The other day my 12 year-old daughter and I braved the heavy rain and ventured out for a walk. We headed south from the village, through a meadow, under the railway bridge and back into what we call the Big Field. We walked around the edge of The Pond - the weedy, reed-fringed pool in the centre of the field. A moorhen sat in the middle, but tail-twitched an exit into the reeds on the other side of the pond as soon as it detected us. We stayed still, hoping it would reappear. Suddenly a sharp, high-pitched piping came from the reeds on our side, followed by a querrulous screech. 'Sounds like a water rail', said my daughter, who's pretty knowledgeable about these things, 'but I'm fairly sure we don't get them round here'.
We followed the piping, but as we got closer to the source of the sound it went quiet. Stalking isn't easy when you're picking your way through thick, tussocky grasses and marshy rafts of reeds and rushes. We got as close as we could to the edge of the more open water - my daughter close enough to fill her wellies with pungent, marshy water - and waited.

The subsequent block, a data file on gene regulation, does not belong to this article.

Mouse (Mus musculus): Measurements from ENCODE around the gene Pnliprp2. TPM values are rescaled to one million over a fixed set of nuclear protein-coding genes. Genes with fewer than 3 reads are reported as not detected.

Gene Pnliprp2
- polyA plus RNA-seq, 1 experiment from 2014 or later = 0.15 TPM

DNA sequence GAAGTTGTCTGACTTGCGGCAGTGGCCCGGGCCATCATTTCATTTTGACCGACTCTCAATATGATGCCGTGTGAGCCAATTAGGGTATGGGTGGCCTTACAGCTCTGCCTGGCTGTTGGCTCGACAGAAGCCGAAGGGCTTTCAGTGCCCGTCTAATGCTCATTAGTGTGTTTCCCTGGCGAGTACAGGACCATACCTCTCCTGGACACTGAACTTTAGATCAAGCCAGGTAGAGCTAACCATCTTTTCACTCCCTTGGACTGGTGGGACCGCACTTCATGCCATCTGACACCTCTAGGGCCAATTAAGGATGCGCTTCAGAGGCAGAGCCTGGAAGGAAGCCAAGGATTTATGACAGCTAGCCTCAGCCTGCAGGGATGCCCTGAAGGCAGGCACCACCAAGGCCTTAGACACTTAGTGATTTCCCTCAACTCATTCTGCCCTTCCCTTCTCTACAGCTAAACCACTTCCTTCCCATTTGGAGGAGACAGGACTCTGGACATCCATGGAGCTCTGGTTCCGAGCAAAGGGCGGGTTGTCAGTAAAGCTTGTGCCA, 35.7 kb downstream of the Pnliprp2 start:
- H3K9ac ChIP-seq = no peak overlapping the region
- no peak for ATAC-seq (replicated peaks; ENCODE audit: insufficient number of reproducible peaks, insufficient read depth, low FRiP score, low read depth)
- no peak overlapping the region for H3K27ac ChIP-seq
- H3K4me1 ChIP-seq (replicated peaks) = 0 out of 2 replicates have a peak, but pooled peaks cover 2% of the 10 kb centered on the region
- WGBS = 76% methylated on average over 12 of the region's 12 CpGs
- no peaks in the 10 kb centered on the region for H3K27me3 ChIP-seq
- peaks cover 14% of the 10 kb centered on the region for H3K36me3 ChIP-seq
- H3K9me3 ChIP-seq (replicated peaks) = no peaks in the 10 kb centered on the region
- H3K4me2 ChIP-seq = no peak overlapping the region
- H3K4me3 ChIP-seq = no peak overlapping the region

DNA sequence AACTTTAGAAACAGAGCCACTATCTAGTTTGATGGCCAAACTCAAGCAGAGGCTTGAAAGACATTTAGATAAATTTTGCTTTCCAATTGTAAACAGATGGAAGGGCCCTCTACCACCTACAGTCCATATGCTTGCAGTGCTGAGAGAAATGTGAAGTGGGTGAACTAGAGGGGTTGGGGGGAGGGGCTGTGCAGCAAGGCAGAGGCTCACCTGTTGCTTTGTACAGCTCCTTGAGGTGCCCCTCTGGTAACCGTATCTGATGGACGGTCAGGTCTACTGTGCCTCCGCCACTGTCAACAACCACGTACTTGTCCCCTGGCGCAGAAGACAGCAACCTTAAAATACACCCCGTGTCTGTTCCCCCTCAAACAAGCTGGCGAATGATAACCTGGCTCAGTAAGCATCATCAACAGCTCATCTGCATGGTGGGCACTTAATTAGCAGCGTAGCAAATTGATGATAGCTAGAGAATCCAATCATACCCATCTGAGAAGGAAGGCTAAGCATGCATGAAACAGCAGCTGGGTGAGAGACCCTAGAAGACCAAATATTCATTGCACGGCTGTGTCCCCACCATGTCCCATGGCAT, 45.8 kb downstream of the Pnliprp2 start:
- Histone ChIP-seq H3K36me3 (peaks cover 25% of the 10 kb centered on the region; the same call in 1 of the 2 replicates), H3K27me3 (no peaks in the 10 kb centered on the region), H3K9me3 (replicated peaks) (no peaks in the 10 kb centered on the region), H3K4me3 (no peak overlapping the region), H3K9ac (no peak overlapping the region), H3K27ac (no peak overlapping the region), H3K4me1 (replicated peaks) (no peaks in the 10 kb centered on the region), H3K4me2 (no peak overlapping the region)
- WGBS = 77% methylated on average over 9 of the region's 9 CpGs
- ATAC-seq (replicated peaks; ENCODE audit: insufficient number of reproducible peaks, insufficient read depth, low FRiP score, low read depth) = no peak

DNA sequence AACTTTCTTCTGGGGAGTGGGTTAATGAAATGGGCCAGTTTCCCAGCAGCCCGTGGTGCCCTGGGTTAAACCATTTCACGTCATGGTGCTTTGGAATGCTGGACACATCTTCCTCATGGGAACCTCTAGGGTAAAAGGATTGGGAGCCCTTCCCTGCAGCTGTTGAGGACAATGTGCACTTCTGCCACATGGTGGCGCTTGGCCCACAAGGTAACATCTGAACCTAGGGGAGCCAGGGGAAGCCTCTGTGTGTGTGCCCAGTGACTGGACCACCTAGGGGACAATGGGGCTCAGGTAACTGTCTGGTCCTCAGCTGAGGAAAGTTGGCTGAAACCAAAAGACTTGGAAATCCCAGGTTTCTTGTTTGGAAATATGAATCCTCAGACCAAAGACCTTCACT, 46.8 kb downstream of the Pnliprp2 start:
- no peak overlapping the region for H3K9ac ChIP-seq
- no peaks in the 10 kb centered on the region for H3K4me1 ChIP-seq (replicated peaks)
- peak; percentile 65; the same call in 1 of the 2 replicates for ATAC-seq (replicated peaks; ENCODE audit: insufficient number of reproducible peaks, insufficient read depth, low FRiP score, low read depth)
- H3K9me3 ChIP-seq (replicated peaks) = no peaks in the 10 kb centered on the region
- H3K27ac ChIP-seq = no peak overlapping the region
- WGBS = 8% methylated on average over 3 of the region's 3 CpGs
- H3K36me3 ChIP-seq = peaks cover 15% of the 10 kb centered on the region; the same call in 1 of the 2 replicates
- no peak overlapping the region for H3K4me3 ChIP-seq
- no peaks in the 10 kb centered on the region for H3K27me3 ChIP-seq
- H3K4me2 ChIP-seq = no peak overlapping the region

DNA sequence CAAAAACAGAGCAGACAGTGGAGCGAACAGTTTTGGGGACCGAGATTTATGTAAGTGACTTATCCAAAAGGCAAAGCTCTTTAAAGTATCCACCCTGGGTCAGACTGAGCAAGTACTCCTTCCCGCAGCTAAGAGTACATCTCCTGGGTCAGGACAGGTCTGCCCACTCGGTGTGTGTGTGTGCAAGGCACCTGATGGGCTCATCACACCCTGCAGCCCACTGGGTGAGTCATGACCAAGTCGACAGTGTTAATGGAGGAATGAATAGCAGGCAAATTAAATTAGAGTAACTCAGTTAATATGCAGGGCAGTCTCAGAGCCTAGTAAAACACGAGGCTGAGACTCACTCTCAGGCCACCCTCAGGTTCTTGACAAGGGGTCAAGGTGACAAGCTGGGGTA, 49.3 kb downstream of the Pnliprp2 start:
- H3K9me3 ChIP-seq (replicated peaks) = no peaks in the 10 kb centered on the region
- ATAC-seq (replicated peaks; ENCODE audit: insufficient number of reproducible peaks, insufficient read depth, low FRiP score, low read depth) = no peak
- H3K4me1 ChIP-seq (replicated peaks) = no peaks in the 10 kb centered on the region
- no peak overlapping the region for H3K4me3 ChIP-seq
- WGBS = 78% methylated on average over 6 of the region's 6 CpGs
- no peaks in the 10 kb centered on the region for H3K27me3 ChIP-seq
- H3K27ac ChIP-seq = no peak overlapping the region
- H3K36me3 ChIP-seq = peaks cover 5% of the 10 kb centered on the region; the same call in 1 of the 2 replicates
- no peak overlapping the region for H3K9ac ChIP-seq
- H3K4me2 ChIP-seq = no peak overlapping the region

As I looked across the thin, green porridge of weed-blanketed water, one of the larger lumps of weed lifted a couple of inches, trembled, then slowly subsided again. I thought I saw a dark shape underneath it - a frog maybe. It happened again. This time I had my binoculars on it - and to my amazement saw the head of a moorhen rising out of the water like a freshwater Neptune, its head crowned with dripping emerald weed. It looked around gingerly, spotted us and slowly sank again beneath the surface, like an sinister diver in a James Bond movie, waiting to make his move.
This happened several times, until the bird obviously felt the coast was clear enough to blow his cover, shake off his weedy disguise, and swim back to the opposite reeds. At the same time another, smaller moorhen appeared on our side of the water, behaving in just the same way. It gradually worked its way over to the other side, camouflaged as a lump of weed. The moorhen had been on an undercover operation to rescue its chick.